Category Archives: WW1

Remembering Richard Stephens of Devoran died WW1 on 7 February 1919

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R. Stephens image (Courtesy of Graham Crocker / Tony Dyson)

Richard Stephens is the last of the WW1 casualties from the Devoran War Memorial. Read more about him at:

https://devoranwarmemorial.wordpress.com/2013/07/21/devoran-first-world-war-casualties-q-to-z/

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R Stephens non-military headstone, Feock Churchyard (Image Copyright: TWGPP/CWGC, The War Graves Photographic Project)

Sub Lieutenant R. Stephens,  HMS Terrible, Royal Navy, died in a naval hospital on Friday 7 February 1919, aged 49. He is buried in Feock Church Cemetery, amongst 2 other  local naval casualties from the 1914-1919 period, Edwin Lewarne and Thomas Williams.

https://www.cwgc.org/find/find-war-dead/results/?cemetery=FEOCK%20(ST.%20FEOCK)%20CHURCH%20CEMETERY

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Feock Churchyard (Image copyright TWGPP/CWGC, The War Graves Photographic Project)

Richard Stephens, Remembered –  7 February 1919/2019

Sadly his name on the back panel of the Memorial (erected 1919?) sits above those of the 1939-1945 war whose 80th anniversary begins in September this year.

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Second World War names added round the back section of Devoran war memorial, above the WW2 names.

The War Memorial Recreation Ground was dedicated on 12 September 1919, 100 years ago in 2019, as Devoran returned to peacetime.

https://devoranwarmemorial.wordpress.com/2019/01/16/coming-home-devoran-1919y/

Richard Stephens was the last of our Devoran WW1 Casualties. Many others who returned home, recorded on the Village Hall Roll of Honour, would live with the mental physical effects of war service for the rest of their lives.

Blogposted by Mark Norris, Devoran War Memorial Project, 7 February 2019.

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Remembering Richard John Bilkey of Devoran died 31st January 1919

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Corporal 200901 Richard John Bilkey, 1/4 Battalion, Duke of Cornwall’s Light Infantry, died of illness aged 26 on 31 January 1919.

The CWGC website lists him as son of Richard and Emma Bilkey of Tresithick, Carnon Downs, Perranwell Station, Cornwall.

Richard John or ‘Jack’ Bilkey  is buried in Grave Reference E124, Kantara War Memorial Cemetery, Egypt.

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R J Bilkey’s headstone , Kantara War Memorial Cemetery, Egypt (Image copyright TWGPP?CWGC: The War Graves Photographic Project)

Kantara was important in the defence of Suez and its canal against the Turks. This cemetery east of Suez was used for burials from 1916 to 1920 from various hospitals as well as reburials from isolated cemeteries.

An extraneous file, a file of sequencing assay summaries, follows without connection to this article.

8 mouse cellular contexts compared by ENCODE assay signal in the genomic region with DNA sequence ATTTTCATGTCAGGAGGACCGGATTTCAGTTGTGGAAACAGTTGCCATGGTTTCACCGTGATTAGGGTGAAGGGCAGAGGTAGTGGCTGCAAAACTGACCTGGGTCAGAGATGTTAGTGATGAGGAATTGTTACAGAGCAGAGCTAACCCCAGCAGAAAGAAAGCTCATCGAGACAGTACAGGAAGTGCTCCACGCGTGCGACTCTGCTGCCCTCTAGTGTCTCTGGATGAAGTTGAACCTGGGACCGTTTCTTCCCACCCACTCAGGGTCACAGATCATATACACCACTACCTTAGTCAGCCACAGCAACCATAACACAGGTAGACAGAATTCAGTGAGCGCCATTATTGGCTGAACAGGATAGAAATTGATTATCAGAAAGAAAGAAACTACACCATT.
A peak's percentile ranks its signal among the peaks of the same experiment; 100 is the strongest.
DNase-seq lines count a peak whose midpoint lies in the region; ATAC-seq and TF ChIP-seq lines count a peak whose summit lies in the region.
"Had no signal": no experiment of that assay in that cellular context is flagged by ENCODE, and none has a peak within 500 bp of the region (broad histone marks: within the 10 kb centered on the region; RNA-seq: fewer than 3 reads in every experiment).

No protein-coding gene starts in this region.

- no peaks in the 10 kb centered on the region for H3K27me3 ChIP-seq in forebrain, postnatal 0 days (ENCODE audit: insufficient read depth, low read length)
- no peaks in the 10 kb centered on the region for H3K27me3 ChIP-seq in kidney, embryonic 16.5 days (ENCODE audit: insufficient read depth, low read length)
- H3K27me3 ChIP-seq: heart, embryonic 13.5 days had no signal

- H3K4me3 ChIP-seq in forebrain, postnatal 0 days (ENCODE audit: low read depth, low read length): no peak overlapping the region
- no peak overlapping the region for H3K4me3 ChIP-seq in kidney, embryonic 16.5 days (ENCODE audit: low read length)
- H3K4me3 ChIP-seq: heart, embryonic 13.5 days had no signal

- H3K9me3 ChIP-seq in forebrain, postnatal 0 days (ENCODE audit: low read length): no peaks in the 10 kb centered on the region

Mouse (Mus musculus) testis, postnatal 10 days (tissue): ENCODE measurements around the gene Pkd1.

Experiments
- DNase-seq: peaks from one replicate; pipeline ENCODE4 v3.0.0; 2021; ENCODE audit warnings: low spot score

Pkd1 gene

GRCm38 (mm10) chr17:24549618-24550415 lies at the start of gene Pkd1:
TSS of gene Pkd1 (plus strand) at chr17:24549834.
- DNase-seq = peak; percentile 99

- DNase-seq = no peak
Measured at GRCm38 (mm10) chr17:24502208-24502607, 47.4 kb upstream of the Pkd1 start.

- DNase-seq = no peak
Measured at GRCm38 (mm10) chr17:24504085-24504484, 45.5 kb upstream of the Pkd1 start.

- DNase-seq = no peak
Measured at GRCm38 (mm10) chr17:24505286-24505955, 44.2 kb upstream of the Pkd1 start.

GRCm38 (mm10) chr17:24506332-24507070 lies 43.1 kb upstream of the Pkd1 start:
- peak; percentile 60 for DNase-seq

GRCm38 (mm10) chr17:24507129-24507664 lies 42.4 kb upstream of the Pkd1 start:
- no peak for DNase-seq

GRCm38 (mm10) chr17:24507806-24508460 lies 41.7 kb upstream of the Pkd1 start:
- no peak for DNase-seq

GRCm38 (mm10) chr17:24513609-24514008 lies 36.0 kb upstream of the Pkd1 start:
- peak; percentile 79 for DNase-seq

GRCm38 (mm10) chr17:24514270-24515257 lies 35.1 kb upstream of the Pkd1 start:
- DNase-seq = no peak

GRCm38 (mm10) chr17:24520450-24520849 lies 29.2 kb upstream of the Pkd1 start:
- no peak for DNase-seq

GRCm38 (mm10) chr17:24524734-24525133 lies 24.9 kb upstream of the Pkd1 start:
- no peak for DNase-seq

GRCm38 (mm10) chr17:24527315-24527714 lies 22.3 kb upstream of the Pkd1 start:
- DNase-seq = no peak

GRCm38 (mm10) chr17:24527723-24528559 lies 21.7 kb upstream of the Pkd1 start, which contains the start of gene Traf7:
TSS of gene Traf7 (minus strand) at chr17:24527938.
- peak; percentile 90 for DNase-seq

The post war 1919 date suggests Bilkey died of wounds or illness in hospital in Egypt. His niece Josephine Lilly of Carnon Downs (who supplied the family photographs in 2007 of R. J. Bilkey) believes that he died of pneumonia.

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Kantara War Memorial Cemetery, Egypt where R J Bilkey is buried. (Image copyright TWGPP/CWGC: The War Graves Photographic Project)

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R. J. Bilkey (pictured L in Cairo and R. Alexandria with sergeant stripes) from the family collection of Josephine Lilly, a niece of Richard Bilkey. Taken from Tony Dyson’s 2007 research

Richard John Bilkey was born c. January to March 1893, the birth registered in Truro. In the 1911 census he is listed as an 18 year old Farm Labourer, born Tresithick, Feock.
His father, also called Richard Bilkey (1854 – 1939) was a farm bailiff on the 1911 census. His mother was Emma Jane Bilkey (nee Hooper, 1865 – 1930).

Clearly John or ‘Jack’ was how he was known locally, sharing the same first name as his father, a practice adopted by many Cornish families at the time.
Bilkey at the time was a local Devoran name judging by the Edwardian / Victorian class photographs of Devoran School in Ralph and Marie Bird’s Devoran and Its River. A girl, Mowin Bilkey is shown in the c. 1900 class photograph (page 51, top).
Phil Traverton, the great nephew of J Bilkey, passed on information about Phil’s grandmother’s brother (from the late Violet Dunstan of Hugus) and gave us a little family history related to “Uncle Jack, as family legend says he was the first man to volunteer at a recruitment drive at Camborne.”

To learn more about Devoran’s WW1 casulaties, start here:

https://devoranwarmemorial.wordpress.com/2013/07/20/devoran-first-world-war-casualties-names-a-to-c/

In a week or two on February 7th 1919/2019 we will be marking the centenary of the death of Richard Stephens, the last of the WW1 Devoran Casualties to die. 

https://devoranwarmemorial.wordpress.com/2019/01/16/coming-home-devoran-1919y/

Blog posted on 31st January 2019 by Mark Norris, Devoran War Memorial project blog.

Coming Home – Devoran 1919